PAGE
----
I've recently taken advantage of a couple of writing workshops in the Nottingham area so I thought I'd share my experiences with you.
Sue Moorcroft Writing Commercial Fiction
Thursday 20th October Waterstones Nottingham
Award winning novelist and short story writer Sue Moorcroft was in Nottingham for the launch of her latest novel The Christmas Promise which was to take place that evening. In the afternoon she took a group of us through the stages of getting a book published. She reminded us that in order to sell we had to entertain and that we must assess our readership in order to hook them to our story.
A particularly encouraging piece of information from Sue was that it is an advantage to have been published in magazines. Amongst other things it gives you publishing credits, you become accustomed to rejection and it gets you an audience.
She went on to talk about pitching, literary agents and attending literary festivals. She explained about what to put in a cover letter and then talked about building your internet platform i.e. website, Twitter etc.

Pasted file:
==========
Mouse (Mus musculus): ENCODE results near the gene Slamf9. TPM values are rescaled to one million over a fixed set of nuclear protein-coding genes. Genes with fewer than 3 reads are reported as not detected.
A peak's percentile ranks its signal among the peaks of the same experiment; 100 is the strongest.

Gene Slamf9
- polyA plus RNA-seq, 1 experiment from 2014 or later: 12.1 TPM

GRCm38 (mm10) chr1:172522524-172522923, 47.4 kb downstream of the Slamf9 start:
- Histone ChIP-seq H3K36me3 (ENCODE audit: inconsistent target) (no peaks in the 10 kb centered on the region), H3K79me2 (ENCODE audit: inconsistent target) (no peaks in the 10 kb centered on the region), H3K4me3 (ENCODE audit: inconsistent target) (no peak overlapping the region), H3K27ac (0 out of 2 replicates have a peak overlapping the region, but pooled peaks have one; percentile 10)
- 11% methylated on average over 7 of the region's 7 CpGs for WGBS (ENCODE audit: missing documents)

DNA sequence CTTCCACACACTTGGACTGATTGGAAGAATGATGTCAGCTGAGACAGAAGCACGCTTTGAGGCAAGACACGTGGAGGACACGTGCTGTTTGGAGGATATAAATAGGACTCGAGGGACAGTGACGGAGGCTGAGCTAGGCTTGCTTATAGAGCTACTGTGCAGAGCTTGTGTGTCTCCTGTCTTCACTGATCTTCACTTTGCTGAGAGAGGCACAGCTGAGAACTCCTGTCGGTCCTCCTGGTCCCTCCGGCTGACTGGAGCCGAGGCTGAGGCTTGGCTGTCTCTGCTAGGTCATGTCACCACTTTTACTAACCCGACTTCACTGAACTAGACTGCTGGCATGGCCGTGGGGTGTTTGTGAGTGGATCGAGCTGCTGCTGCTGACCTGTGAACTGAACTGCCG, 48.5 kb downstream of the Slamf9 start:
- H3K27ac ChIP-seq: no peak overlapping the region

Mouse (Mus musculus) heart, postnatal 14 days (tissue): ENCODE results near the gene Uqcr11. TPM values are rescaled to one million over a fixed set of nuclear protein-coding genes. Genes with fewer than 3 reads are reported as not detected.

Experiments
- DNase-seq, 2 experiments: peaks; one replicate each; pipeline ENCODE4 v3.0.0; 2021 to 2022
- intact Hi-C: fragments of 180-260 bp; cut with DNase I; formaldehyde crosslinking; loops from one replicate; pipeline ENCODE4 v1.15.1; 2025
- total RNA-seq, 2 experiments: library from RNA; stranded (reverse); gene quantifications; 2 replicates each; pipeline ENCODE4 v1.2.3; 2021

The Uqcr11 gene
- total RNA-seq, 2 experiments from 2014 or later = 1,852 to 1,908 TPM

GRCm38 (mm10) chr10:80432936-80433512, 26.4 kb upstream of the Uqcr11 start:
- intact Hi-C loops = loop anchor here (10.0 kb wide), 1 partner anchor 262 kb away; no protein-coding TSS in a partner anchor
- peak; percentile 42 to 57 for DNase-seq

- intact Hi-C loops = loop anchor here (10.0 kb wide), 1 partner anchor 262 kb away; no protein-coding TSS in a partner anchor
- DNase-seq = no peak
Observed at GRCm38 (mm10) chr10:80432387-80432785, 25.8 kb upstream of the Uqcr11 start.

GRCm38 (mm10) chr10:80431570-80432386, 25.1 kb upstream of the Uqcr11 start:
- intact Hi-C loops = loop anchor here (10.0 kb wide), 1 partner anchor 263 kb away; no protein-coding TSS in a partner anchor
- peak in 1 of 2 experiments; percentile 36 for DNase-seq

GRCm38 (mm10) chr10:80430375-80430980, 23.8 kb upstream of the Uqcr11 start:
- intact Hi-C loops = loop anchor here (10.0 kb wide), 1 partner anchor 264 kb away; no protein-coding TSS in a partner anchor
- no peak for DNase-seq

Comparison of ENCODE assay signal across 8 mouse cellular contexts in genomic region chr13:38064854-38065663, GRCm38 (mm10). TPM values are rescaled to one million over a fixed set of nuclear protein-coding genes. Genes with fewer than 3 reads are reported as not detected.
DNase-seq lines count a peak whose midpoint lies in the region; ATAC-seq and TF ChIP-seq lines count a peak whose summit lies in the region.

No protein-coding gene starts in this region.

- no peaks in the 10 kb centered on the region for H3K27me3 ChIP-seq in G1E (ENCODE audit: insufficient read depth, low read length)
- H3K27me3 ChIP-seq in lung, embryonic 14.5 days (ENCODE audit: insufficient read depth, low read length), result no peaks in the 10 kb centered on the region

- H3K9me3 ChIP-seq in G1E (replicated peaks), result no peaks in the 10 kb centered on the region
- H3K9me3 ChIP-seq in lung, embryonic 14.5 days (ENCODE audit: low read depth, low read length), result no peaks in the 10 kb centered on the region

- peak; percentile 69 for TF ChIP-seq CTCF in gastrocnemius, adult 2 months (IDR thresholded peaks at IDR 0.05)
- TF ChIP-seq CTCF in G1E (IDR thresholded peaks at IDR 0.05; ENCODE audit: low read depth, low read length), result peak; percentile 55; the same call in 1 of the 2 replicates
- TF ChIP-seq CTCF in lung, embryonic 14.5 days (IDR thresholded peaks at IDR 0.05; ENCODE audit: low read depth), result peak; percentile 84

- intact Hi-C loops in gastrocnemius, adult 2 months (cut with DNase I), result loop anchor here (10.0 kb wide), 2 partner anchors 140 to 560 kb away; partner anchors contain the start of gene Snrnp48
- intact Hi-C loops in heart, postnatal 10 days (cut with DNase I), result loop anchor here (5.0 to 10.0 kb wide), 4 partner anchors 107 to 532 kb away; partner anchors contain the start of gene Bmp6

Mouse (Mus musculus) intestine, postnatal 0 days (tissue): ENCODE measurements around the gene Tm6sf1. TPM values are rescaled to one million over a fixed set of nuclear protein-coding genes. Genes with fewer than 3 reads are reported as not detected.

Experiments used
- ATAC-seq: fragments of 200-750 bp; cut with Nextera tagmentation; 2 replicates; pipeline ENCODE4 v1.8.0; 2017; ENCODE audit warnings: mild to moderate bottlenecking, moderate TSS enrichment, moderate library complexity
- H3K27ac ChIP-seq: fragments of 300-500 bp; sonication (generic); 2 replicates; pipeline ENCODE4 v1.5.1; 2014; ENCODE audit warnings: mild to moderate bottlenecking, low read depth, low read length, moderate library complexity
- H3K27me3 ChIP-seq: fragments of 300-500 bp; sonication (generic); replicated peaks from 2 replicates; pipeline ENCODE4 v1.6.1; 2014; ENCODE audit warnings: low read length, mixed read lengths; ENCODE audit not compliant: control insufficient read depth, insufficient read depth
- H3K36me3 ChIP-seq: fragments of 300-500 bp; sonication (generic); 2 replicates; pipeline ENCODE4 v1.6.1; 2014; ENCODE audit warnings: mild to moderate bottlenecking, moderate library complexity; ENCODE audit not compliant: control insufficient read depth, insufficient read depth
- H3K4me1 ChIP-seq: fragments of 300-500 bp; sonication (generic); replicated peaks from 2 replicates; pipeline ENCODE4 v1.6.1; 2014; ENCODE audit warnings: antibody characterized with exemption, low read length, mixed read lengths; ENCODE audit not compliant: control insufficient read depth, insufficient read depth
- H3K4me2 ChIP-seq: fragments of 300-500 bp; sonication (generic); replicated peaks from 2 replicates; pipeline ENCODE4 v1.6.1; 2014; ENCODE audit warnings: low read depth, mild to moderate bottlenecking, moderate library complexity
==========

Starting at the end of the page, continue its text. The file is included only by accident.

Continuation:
A very worthwhile three hours.
Stephen Booth Crime Writing Workshop
Saturday 29th October Long Eaton
Award winning writer of the crime series featuring police detectives Diane Fry and Ben Cooper, Stephen Booth was booked by Erewash Writers for a whole day of creative writing.
Stephen taught us how important characters are to a story. He explained how it is the character that drives the plot – not the other way round. He gave us some examples of questions we might ask about our main character as a way of finding out what sort of person they are. e.g. What kind of car do they drive? What books do they read?
He told us that if we want to imagine how to commit a murder we must inhabit that person. He also covered point of view and story construction.
He related a few tales of how involved the fans of his books become with the characters and the comments they make either via e-mail or in person at book conventions.
Apparently there is a hierarchy of murder victims according to how sympathetic readers are to the characters. Top of list are cats, dogs and other animals. Readers get most upset if an animal is hurt or killed. Next come children followed by teenagers and then women. It appears that male murder victims do not evoke much sympathy from readers and so the author has to work very hard to arouse any feelings that they might feel for the unfortunate person.
It was also interesting to learn that he doesn't plan his novels.
Again, a very productive experience.
I recommend that you watch out for any writing events in your area. You can always learn something from successful authors.